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  23. Phaedrus/69

    Phaedrus/69 Member

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    Yeah, I've owned a few .22 Mags, both revolver and bolt gun. I don't see how performance on a steel drum relates to what I said. Is it more powerful than a .22 LR? Of course, I never said it wasn't. Yet it's still less powerful than a .22 Hornet which is not even legal for deer where I'm from in SD. Can you kill a deer with one? Yeah. Remember that up til the mid 50's the biggest bear ever killed was by a Native girl in Alaska and was done with a .22 Long (not even long rifle)? If we're going by individual cases why not just ditch the magnum and go with .22 Long? I don't really have a problem with the .22 Magnum but I don't see it as a big advantage over a .22 LR, although obviously the whole question is kind of hypothetical with no single correct answer.

    The OP left the term 'survival gun' deliberately vague so I suppose we'll all have to decide what the term means for ourselves. I live in western Montana so for me it means something that can collect game but maybe also drive off or kill a large predator. Given the guns I actually own right now that probably leaves me with a Mossberg 500.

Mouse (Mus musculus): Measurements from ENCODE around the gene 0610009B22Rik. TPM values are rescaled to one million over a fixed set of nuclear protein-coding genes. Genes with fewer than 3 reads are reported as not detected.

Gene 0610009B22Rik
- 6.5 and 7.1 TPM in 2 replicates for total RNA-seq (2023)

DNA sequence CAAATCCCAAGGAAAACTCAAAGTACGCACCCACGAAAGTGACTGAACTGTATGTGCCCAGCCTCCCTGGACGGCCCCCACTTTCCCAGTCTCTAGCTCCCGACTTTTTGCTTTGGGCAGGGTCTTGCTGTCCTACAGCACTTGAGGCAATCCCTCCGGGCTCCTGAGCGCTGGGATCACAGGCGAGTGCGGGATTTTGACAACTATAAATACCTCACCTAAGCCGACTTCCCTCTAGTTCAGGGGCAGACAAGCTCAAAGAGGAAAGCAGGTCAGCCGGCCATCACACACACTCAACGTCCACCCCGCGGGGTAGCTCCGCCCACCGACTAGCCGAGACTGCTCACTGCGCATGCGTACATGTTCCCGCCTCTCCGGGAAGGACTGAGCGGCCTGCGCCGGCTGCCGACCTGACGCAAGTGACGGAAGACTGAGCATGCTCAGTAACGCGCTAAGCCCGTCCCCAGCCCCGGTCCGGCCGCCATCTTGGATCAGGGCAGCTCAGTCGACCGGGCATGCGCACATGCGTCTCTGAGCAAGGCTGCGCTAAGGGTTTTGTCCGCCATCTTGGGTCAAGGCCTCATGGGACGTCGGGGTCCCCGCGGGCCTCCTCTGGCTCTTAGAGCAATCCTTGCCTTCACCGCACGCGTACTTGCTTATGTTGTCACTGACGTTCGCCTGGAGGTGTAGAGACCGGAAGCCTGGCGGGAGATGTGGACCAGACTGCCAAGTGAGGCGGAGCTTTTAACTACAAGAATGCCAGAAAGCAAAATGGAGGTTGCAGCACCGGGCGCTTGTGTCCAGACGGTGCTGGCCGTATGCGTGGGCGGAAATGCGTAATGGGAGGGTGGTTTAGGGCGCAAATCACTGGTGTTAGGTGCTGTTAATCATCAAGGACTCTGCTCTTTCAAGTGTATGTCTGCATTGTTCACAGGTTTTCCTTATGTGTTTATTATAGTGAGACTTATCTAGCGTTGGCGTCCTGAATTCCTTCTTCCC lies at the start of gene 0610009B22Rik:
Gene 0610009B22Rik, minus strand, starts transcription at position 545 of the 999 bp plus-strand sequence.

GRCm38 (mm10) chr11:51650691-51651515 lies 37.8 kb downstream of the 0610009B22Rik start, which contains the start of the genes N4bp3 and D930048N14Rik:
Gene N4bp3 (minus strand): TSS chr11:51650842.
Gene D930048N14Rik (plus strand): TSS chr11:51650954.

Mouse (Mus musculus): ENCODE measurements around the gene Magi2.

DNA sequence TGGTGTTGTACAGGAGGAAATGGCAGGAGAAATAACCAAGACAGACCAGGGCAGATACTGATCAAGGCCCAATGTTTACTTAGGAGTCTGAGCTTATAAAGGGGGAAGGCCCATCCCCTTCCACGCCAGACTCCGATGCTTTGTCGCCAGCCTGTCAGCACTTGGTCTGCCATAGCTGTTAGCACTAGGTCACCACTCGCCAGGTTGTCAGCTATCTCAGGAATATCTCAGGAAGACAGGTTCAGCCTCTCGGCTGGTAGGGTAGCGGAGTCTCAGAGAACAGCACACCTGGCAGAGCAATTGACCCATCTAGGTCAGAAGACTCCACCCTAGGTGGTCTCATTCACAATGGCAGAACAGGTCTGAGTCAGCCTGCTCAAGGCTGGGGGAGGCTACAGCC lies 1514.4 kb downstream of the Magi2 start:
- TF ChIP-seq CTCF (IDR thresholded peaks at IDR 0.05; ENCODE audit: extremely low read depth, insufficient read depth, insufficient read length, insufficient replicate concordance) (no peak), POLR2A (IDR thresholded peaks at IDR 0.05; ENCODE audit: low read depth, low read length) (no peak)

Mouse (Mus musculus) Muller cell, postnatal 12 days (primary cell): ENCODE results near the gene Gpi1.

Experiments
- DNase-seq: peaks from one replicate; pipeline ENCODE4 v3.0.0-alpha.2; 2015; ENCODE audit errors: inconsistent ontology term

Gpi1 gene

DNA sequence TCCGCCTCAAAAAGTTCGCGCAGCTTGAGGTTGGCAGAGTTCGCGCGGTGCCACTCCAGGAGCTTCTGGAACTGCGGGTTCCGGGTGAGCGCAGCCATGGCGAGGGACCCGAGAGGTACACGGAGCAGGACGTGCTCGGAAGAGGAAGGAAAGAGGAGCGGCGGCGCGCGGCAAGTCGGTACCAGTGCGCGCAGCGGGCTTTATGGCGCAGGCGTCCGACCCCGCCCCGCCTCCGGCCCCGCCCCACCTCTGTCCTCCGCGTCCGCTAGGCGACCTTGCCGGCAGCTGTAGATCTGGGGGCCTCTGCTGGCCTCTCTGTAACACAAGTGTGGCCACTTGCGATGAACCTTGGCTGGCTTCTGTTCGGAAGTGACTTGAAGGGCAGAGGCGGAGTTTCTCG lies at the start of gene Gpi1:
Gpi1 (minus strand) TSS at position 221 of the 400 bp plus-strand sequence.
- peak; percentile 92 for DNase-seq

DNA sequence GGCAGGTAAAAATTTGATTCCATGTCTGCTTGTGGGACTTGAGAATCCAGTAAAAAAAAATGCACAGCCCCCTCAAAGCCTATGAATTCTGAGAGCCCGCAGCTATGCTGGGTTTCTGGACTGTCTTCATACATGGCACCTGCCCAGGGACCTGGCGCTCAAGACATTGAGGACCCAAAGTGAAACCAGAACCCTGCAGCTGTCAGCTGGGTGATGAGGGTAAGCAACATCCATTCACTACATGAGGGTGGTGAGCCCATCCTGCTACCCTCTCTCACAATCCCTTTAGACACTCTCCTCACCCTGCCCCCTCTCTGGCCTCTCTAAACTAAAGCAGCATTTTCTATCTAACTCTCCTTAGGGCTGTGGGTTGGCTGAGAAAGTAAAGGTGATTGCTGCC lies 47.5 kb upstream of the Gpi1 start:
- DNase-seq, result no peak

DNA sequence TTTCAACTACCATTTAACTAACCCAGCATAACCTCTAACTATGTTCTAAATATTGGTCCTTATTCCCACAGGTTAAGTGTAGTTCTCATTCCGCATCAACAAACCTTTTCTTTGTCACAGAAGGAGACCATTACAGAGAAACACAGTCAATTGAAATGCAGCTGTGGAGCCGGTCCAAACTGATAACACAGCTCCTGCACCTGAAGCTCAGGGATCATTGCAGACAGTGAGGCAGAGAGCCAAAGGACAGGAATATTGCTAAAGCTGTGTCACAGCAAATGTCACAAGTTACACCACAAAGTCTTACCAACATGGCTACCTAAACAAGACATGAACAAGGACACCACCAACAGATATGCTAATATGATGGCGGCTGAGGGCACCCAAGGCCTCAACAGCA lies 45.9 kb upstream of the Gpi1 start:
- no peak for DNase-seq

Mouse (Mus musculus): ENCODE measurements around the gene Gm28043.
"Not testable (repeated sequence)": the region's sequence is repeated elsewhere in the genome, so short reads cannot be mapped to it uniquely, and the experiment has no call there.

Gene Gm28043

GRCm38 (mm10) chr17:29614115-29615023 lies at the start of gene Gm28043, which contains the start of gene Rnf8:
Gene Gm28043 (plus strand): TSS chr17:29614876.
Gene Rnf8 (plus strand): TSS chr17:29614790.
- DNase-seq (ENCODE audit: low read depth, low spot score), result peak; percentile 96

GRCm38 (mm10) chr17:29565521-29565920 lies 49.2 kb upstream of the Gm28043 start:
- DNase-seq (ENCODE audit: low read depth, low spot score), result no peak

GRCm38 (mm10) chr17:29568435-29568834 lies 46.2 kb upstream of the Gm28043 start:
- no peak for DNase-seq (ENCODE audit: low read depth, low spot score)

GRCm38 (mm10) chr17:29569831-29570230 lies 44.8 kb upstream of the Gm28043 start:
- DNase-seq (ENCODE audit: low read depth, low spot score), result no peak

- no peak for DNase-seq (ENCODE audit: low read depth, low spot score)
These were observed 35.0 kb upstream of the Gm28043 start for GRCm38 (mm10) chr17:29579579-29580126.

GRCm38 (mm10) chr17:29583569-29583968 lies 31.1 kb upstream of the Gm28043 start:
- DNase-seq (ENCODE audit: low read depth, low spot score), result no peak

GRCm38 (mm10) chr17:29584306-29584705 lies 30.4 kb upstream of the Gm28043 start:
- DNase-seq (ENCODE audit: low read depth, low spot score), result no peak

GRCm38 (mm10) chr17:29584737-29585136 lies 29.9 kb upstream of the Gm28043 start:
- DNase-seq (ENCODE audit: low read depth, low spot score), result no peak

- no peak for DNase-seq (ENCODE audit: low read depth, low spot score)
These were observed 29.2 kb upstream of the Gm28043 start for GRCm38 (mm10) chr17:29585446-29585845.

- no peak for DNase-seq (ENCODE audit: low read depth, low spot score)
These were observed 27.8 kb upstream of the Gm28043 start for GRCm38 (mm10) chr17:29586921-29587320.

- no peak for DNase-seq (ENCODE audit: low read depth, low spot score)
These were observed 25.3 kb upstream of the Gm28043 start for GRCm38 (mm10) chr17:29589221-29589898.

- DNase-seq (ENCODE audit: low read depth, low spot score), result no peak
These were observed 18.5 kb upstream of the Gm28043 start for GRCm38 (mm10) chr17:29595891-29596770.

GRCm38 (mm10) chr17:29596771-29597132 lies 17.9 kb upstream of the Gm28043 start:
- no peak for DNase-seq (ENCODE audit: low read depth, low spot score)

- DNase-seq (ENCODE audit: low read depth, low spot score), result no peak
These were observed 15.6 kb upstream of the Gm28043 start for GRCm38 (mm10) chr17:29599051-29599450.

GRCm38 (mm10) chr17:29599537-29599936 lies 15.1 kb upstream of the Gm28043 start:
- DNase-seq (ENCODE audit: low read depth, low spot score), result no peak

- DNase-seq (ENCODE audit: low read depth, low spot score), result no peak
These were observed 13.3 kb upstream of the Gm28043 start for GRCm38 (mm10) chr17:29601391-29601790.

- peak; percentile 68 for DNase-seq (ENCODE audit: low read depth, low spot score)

Good question! It's pretty hard to know how much ammo you're going to need! One might reasonably expect 100 rounds to be plenty but there's no practical way to know. The old saying goes that unless you're drowning or on fire you can't have too much ammo! I can't imagine many situations where I would have a hundred rounds of 12 ga on me as that would be heavy and take a lot of space (critical if I'm packing it in). If my only firearm was a .22LR when why not have a couple hundred rounds? The larger the round the less I will likely have along due to logistics, but one would also expect to accomplish more with each round. If I had to run off a 900lb grizzly it may take a lot of .22 Magnum ammo but probably not many 1.25 oz slugs.